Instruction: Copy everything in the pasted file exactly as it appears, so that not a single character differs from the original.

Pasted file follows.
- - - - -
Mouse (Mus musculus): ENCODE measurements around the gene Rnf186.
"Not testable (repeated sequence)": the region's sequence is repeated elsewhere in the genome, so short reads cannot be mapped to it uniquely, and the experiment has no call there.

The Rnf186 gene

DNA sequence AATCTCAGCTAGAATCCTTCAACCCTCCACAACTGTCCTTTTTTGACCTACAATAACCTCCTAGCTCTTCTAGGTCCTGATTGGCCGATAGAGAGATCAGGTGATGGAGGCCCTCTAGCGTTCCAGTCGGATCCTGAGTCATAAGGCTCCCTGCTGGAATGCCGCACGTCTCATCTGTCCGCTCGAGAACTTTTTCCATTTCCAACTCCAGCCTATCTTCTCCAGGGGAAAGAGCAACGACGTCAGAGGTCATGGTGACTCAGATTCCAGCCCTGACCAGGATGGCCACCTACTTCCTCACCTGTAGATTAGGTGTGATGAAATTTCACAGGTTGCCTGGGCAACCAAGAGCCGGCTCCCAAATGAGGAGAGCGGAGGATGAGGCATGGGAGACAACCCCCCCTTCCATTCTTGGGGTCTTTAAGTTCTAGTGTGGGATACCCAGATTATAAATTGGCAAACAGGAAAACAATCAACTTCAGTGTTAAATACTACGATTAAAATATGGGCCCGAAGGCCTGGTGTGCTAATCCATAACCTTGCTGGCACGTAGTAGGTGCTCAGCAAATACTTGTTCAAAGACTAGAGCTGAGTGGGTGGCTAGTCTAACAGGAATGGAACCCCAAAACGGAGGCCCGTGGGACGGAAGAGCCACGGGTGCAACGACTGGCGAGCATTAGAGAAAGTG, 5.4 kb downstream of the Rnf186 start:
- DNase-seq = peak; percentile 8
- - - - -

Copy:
Mouse (Mus musculus): ENCODE measurements around the gene Rnf186.
"Not testable (repeated sequence)": the region's sequence is repeated elsewhere in the genome, so short reads cannot be mapped to it uniquely, and the experiment has no call there.

The Rnf186 gene

DNA sequence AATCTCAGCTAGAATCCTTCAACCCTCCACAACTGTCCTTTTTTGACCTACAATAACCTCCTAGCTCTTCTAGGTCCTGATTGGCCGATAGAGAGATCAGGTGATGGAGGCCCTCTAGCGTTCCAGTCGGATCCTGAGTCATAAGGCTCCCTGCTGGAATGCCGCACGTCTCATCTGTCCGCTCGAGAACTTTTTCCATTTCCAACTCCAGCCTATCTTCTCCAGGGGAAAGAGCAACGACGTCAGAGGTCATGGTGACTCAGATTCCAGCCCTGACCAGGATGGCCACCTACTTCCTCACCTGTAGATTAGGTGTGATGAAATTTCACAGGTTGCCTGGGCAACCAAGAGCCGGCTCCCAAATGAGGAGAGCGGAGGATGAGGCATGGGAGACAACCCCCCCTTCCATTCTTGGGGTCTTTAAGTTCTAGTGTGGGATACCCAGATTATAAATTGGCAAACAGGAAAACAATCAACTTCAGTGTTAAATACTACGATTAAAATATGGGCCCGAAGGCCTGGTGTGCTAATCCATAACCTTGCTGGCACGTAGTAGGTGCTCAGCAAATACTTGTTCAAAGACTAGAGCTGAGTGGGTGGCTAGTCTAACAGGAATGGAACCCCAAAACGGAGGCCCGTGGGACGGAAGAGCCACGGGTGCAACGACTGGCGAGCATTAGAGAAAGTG, 5.4 kb downstream of the Rnf186 start:
- DNase-seq = peak; percentile 8